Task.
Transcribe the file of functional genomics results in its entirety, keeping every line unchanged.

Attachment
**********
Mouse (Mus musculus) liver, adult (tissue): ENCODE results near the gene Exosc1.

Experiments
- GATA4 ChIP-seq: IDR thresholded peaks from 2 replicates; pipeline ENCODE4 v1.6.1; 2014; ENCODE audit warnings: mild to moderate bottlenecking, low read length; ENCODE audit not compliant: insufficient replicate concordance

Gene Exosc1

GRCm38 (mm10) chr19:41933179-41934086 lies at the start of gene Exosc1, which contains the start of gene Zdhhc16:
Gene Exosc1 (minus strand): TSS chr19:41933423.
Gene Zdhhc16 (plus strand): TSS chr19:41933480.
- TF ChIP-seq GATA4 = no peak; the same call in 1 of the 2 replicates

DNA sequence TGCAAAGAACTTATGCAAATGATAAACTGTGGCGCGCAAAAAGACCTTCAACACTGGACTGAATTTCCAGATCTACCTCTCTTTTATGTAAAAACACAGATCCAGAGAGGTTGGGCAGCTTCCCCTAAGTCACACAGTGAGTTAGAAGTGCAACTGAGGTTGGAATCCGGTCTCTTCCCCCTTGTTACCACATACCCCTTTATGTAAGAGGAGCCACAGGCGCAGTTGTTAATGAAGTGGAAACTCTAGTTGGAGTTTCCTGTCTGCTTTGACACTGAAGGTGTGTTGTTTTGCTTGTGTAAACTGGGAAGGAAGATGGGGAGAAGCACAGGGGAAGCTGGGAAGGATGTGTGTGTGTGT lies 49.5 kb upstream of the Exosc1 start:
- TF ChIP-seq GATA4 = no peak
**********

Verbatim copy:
Mouse (Mus musculus) liver, adult (tissue): ENCODE results near the gene Exosc1.

Experiments
- GATA4 ChIP-seq: IDR thresholded peaks from 2 replicates; pipeline ENCODE4 v1.6.1; 2014; ENCODE audit warnings: mild to moderate bottlenecking, low read length; ENCODE audit not compliant: insufficient replicate concordance

Gene Exosc1

GRCm38 (mm10) chr19:41933179-41934086 lies at the start of gene Exosc1, which contains the start of gene Zdhhc16:
Gene Exosc1 (minus strand): TSS chr19:41933423.
Gene Zdhhc16 (plus strand): TSS chr19:41933480.
- TF ChIP-seq GATA4 = no peak; the same call in 1 of the 2 replicates

DNA sequence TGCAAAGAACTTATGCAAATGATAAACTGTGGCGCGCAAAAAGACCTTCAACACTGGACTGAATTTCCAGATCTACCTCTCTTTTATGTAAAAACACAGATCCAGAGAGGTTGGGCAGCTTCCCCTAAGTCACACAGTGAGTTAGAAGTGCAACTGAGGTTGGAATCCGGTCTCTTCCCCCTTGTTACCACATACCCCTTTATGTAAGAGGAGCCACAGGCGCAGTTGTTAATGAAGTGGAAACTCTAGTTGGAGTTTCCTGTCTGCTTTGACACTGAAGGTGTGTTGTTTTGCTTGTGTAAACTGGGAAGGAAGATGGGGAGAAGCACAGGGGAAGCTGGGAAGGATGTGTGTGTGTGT lies 49.5 kb upstream of the Exosc1 start:
- TF ChIP-seq GATA4 = no peak